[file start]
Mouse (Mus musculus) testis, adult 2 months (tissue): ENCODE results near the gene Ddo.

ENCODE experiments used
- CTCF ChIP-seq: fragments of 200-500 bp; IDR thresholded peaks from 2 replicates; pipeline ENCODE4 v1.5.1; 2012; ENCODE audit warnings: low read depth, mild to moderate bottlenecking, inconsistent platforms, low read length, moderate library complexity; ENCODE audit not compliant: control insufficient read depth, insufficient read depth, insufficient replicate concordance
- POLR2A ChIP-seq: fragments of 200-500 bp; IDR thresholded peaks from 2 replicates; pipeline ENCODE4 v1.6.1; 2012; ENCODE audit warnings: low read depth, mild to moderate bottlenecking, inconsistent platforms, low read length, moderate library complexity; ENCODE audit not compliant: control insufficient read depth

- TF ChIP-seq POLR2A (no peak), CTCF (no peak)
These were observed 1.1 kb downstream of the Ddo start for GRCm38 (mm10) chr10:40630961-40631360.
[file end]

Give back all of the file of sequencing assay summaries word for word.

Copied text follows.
Mouse (Mus musculus) testis, adult 2 months (tissue): ENCODE results near the gene Ddo.

ENCODE experiments used
- CTCF ChIP-seq: fragments of 200-500 bp; IDR thresholded peaks from 2 replicates; pipeline ENCODE4 v1.5.1; 2012; ENCODE audit warnings: low read depth, mild to moderate bottlenecking, inconsistent platforms, low read length, moderate library complexity; ENCODE audit not compliant: control insufficient read depth, insufficient read depth, insufficient replicate concordance
- POLR2A ChIP-seq: fragments of 200-500 bp; IDR thresholded peaks from 2 replicates; pipeline ENCODE4 v1.6.1; 2012; ENCODE audit warnings: low read depth, mild to moderate bottlenecking, inconsistent platforms, low read length, moderate library complexity; ENCODE audit not compliant: control insufficient read depth

- TF ChIP-seq POLR2A (no peak), CTCF (no peak)
These were observed 1.1 kb downstream of the Ddo start for GRCm38 (mm10) chr10:40630961-40631360.